Ronnie Long on Monday filed his IOU to the City of Concord for the 44 years he spent in prison for a crime he says he did not commit.
In a lawsuit filed in the Raleigh federal courts, Long is demanding that the City of Concord and a group of its current and former law enforcement officers pay for what his complaint describes as a corrupt investigation and cover-up that led to his 1976 rape conviction and 80-year prison sentence.
His new 88-page complaint, which had been expected, appears intent on settling old scores.
It accuses four former Concord police detectives — Van Isenhour, David Taylor, George Vogler and Marshall Lee — of misrepresenting or fabricating evidence to bolster their case against Long, then withholding or destroying other evidence that might have proven Long’s innocence.
Both Vogler and Lee are dead — the lawsuit is making its claims against their estates. Isenhour and Taylor could not be reached for comment.
Lindsay Manson, Concord’s public affairs and project manager, said Monday that the city does not comment on ongoing legal matters.
The lawsuit also names former police chiefs Jack Moore, Merl Hamilton and Guy Smith, current Chief Gary Gacek and up to 10 unidentified police officers or others who later could be named. All the chiefs served while Long was in prison and appealing his conviction. Moore, who was chief at the time of Long’s arrest, died in 2018.
Meanwhile, the detectives, according to the complaint, “had a history of animus toward the Long family and had hassled Ronnie Long in the past.” As pressure for an arrest in the rape case grew, and the detectives could not find leads to the actual attacker, they made Long their scapegoat, the lawsuit claims.
“Long’s convictions were not merely the result of mistake, negligence or incompetence. They were the direct result of the intentional and/or reckless misconduct of the Concord Police Department.” according to the complaint.
“CPD investigators suppressed every bit of evidence which showed there was no link between Long and the victim or the crime scene,” evidence they were required to report and produce for the trial.
The lawsuit comes almost 45 years after Long’s arrest — in the midst of the country’s latest debate over how police and the courts treat Black people and other minorities.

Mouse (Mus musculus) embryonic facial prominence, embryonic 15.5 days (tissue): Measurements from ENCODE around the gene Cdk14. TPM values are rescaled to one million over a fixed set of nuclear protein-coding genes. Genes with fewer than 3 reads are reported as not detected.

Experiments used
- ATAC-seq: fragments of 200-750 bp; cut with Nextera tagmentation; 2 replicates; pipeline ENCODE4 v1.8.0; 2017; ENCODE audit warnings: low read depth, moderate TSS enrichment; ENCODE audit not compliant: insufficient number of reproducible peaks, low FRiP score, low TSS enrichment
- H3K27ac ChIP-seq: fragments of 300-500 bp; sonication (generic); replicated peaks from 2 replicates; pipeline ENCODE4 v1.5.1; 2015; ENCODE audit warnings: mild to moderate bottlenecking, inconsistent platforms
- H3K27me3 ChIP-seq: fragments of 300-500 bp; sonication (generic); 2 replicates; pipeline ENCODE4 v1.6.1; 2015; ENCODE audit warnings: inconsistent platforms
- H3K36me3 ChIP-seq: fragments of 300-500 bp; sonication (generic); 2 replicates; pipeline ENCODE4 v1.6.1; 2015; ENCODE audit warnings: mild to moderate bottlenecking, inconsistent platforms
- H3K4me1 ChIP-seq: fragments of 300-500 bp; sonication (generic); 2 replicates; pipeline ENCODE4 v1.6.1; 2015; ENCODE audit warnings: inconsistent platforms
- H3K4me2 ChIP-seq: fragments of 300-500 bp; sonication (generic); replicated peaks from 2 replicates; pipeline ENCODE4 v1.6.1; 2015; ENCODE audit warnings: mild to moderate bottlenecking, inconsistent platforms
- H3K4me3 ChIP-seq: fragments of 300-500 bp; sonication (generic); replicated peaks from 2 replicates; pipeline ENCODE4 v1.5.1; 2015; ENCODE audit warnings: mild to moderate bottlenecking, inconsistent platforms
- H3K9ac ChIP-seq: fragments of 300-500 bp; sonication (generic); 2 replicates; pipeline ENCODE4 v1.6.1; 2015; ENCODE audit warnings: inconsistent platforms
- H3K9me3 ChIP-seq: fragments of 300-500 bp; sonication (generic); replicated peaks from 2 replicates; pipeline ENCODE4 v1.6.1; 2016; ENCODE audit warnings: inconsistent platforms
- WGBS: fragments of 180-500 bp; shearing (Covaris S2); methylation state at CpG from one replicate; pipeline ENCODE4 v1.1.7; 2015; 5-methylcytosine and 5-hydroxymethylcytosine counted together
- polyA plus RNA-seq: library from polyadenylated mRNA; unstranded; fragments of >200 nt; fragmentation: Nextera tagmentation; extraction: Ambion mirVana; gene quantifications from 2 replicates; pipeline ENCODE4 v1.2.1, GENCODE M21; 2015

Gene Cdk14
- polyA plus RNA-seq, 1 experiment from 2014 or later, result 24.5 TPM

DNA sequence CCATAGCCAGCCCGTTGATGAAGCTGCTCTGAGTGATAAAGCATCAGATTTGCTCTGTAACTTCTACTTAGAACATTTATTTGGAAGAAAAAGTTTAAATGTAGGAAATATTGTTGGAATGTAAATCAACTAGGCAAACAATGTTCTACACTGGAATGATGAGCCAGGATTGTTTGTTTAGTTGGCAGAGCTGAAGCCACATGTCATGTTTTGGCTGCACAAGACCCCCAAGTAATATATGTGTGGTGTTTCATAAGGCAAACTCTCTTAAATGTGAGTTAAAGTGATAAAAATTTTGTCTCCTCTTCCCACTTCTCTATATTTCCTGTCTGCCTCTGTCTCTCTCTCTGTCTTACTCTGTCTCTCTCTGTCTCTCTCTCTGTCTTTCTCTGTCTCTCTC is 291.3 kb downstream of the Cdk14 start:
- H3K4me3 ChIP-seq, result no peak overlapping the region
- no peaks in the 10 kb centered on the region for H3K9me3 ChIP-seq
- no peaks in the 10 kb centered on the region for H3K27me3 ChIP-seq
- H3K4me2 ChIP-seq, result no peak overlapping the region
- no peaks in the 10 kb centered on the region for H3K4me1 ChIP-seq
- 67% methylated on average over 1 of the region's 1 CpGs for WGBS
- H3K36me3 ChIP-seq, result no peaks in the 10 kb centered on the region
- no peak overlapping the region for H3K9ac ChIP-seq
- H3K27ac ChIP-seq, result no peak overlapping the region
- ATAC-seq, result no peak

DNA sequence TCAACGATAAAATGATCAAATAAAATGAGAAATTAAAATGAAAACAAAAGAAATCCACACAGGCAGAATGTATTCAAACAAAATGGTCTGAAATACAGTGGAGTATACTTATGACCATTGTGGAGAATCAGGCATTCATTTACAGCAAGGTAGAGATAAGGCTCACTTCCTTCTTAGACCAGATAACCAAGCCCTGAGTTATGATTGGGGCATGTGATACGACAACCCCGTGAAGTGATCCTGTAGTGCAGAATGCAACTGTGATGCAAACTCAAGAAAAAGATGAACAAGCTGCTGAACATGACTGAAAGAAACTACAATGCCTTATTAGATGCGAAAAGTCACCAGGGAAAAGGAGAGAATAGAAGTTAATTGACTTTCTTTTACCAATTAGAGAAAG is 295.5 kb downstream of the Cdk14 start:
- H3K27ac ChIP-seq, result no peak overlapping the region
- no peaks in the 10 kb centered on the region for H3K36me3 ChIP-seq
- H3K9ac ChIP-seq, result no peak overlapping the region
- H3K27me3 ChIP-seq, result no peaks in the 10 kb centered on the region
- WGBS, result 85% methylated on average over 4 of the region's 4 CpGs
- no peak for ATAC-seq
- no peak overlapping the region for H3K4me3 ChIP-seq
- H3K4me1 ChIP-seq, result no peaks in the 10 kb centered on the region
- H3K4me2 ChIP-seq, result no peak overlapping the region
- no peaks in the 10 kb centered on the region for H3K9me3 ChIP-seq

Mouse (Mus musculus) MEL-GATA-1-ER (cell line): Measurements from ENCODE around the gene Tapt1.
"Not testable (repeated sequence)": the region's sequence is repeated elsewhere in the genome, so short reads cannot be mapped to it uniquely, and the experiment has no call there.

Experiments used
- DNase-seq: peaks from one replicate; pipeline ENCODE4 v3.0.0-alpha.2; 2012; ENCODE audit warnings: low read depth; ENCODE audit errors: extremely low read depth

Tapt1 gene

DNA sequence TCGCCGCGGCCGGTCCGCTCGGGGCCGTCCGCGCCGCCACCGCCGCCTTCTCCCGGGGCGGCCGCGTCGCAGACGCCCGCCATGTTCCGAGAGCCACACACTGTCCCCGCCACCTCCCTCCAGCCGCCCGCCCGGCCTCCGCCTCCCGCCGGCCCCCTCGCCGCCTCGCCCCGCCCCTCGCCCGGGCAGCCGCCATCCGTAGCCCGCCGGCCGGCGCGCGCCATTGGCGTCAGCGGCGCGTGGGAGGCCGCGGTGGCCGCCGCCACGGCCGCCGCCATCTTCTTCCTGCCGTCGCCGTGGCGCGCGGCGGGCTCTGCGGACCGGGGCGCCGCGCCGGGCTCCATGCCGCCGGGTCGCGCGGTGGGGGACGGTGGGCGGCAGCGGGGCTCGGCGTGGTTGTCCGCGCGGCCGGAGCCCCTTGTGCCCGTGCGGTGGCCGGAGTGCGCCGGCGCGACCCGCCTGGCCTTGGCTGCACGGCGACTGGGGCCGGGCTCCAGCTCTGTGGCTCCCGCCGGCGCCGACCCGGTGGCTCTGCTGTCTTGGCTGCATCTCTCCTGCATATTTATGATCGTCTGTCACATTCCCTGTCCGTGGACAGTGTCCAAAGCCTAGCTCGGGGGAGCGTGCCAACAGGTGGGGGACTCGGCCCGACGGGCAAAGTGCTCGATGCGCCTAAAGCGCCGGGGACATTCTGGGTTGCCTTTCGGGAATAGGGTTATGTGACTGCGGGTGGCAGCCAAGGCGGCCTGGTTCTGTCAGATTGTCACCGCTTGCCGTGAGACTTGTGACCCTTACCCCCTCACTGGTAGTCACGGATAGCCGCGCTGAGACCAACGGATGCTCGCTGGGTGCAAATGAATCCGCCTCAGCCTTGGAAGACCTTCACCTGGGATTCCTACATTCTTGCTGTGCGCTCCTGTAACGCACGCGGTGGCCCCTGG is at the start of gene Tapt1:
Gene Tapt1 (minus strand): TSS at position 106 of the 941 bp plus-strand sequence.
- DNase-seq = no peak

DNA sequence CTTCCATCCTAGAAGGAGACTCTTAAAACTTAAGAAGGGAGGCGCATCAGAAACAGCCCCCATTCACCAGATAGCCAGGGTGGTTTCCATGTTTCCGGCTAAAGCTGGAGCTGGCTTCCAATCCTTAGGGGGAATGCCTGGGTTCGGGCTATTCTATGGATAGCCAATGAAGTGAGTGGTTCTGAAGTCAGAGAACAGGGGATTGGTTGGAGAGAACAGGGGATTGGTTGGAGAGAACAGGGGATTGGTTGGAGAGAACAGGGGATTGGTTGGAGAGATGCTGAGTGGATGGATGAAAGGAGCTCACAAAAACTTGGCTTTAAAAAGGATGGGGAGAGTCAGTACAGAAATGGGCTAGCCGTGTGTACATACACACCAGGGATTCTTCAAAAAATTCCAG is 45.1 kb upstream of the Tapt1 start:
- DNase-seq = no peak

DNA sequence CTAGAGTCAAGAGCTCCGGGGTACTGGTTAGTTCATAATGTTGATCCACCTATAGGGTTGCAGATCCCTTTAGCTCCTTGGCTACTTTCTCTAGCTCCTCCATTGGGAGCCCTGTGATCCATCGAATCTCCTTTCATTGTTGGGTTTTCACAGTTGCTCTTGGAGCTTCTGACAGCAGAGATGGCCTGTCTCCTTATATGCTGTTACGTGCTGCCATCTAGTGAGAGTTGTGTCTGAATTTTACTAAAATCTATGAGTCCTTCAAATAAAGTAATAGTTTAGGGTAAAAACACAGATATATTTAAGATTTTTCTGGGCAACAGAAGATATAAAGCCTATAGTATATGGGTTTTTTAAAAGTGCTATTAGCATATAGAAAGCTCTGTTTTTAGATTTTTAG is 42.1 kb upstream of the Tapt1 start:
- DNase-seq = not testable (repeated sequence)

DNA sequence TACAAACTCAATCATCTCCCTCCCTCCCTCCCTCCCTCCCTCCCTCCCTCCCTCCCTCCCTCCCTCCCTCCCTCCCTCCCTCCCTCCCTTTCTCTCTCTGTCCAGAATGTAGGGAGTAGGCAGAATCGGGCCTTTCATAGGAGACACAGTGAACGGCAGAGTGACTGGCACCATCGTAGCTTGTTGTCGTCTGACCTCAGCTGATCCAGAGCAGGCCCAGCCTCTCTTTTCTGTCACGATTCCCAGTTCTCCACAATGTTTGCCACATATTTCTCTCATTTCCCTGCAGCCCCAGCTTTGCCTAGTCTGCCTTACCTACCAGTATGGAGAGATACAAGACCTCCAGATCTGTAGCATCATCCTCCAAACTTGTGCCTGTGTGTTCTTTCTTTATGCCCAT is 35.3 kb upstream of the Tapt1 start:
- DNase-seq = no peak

It alleges violations of Long’s constitutional right to due process and fair access to the courts, withholding evidence, fabricating false evidence, bad faith destruction of evidence, malicious prosecution, obstruction of justice, among other state and federal claims.
Evidence withheld in rape case
Over decades of appeals and thousands of pages of court filings, the proof of police misconduct continue to drip out. Close to a dozen pieces of evidence tested by the State Bureau of Investigation — evidence that could have weakened the prosecution’s case — were never disclosed to Long’s attorneys or the jury, court documents show.
As recently as 2015 — almost 30 years after the verdict and a decade after a judge ordered the state to turn over all its evidence — Long’s attorneys learned of dozens of fingerprints police collected from the rape scene but never shared. None of the prints matched Long’s.
Semen samples taken from the victim also were never disclosed to the defense and later disappeared.
The case was rife with racial tensions. Long, then 20, was charged with raping a prominent white woman — the now-deceased widow of an executive with Cannon Mills, by far Concord’s largest employer at the time.
At trial, Long’s case was heard by an all-white jury who had been selected from a tampered jury pool. Before the jury selection, Moore, Cabarrus County Sheriff J.B. Roberts and several of then-Chief Moore’s police officers deleted the names of “undesirables” from the list of prospective jurors, the lawsuit claims. But three employees of Cannon Mills along with a fourth person who had a spouse working at the textile company were picked to hear the trial.
Long faced the death penalty at the time of his arrest but was eventually sentenced to back-to-back 40 year sentences.
Ronnie Long: ‘Fair? What’s fair?’
Long was not available for comment Monday. But last month, after the state paid him $750,000 in reparations for his wrongful conviction, the 65-year-old bristled at the notion that he had been adequately recompensed for the 43 years, 10 months and 27 days he spent behind bars.
“Ain’t no way in hell that you put me in the penitentiary and then tell me what I’m worth,” an angry Long told the Observer in a phone interview from his new home in Durham.
“Fair? What’s fair? Ask yourself that question when these people took away your 20s, your 30s, your 40s, your 50s and they started in on your 60s.”
Long’s time served is the third longest in U.S. history for an exonerated defendant. He was 20 when he was convicted.
He would have been 100 if he had served out his sentence.